The Prius C however preserves boot space by mounting the hybrid battery pack under the rear seats, which leaves a decent 260 litre luggage area with the rear seats in place.

In-cabin storage is good, with door bins in each front door, a lidded centre console bin, a proper glovebox, two front cupholders, one rear cupholder, a small storage shelf above the glovebox and a deep recess at the base of the centre stack.



Driveability: The Prius C’s 1.5 litre Atkinson Cycle petrol four-cylinder engine is augmented by an electric motor, and the whole powertrain unit has a combined output of 74kW and 111Nm.

In an era of potent small engines, it’s a little underpowered by modern standards. But, while there’s sufficient urge there for everyday city driving, the Prius C is engineered first and foremost for efficiency.

And in this, its performance is remarkable. Even without attempting to drive in an eco-friendly manner, we managed to see an average consumption of 4.5 l/100km on the trip computer after a week of motoring.

That’s appreciably close to Toyota’s 3.9 l/100km claim, and with a lighter touch on the accelerator and greater use of EV mode, we’ve no doubt the Prius C would record fuel consumption figures in the low fours in real-world conditions.

And in that most frustrating of environments - peak hour traffic jams - the Prius C is in its element, and at its most miserly.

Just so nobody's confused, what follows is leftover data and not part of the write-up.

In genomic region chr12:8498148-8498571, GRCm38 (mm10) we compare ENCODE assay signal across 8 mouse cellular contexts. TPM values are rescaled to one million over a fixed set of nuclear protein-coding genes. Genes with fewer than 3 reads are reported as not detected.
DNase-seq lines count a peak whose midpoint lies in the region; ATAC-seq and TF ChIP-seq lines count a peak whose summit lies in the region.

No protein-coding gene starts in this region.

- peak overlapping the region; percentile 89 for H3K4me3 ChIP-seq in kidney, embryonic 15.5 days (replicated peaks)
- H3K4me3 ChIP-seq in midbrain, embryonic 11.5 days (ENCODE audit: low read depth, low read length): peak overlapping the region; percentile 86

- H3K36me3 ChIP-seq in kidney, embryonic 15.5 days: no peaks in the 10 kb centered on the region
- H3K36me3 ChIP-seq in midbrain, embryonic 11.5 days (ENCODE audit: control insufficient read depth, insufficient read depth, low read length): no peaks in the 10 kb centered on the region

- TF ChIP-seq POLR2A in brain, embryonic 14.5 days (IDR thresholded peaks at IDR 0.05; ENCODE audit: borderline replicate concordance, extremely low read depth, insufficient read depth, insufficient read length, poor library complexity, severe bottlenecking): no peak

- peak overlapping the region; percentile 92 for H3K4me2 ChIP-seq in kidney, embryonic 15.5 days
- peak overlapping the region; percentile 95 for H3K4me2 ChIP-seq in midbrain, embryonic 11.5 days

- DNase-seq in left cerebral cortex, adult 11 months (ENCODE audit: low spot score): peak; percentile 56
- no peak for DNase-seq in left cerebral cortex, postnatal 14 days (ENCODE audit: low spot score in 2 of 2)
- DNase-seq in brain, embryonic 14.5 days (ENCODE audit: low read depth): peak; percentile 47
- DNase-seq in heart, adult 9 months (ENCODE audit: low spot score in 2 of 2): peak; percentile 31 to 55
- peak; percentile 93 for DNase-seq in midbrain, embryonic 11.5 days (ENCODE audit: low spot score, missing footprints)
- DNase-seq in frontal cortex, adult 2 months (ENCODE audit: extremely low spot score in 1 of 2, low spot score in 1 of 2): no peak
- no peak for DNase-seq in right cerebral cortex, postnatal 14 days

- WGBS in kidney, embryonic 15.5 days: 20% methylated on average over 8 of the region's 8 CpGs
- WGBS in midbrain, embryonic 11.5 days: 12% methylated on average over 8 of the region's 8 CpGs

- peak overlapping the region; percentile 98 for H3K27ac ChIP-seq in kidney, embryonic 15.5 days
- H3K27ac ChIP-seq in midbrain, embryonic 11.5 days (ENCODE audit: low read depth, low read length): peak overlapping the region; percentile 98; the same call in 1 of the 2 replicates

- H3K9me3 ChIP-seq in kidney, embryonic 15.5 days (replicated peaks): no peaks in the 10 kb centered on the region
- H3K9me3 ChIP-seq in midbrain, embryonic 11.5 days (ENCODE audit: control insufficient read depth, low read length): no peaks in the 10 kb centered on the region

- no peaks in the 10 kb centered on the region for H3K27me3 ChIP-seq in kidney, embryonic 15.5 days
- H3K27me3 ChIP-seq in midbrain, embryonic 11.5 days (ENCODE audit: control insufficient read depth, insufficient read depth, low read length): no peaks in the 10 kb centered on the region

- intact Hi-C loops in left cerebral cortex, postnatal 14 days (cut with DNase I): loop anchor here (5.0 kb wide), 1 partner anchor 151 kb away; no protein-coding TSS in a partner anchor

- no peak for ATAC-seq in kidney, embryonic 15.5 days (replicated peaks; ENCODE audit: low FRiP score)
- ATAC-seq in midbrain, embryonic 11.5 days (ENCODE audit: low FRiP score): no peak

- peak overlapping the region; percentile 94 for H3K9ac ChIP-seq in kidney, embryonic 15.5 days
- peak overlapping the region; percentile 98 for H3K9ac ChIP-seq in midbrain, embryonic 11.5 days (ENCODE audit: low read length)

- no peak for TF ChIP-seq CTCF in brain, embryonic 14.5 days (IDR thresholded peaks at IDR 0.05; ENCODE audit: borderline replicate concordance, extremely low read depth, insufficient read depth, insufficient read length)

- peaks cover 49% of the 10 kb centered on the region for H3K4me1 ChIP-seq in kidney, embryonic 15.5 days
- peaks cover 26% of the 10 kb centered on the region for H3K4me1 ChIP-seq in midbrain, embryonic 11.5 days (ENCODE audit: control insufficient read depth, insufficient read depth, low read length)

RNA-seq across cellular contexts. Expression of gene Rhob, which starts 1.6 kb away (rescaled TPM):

In stop-start traffic, it sips fuel only when the hybrid battery gets depleted or the cabin temperature gets too hot.

When stationary or crawling under light throttle, the petrol engine stays off.

In these conditions, a dedicated electric-only EV mode keeps the internal combustion engine from firing up - but with a range limited to just two kilometres. (And travelling above 40km/h will also cancel EV mode and fire up the petrol engine. )

Refinement: The Prius C is quite noisy inside, particularly at highway speeds. Compared to the regular Prius, road noise, tyre roar and engine noise are quite noticeable.

On smooth city road surfaces it’s fine, but can get overbearing on long jaunts.

Suspension: For the most part, the Prius C handles quite well. With the weighty hybrid battery pack mounted just ahead of the rear axle, it’s weight distribution is relatively even.

Combined with a nice tight turning circle, and responsive steering, it handles quite well around tight city streets and carparks.

Steering ‘feel’ and ride quality could do with some work though. There’s not a lot of feedback through the steering wheel, and sharp bumps can transmit quite a jolt through the cabin.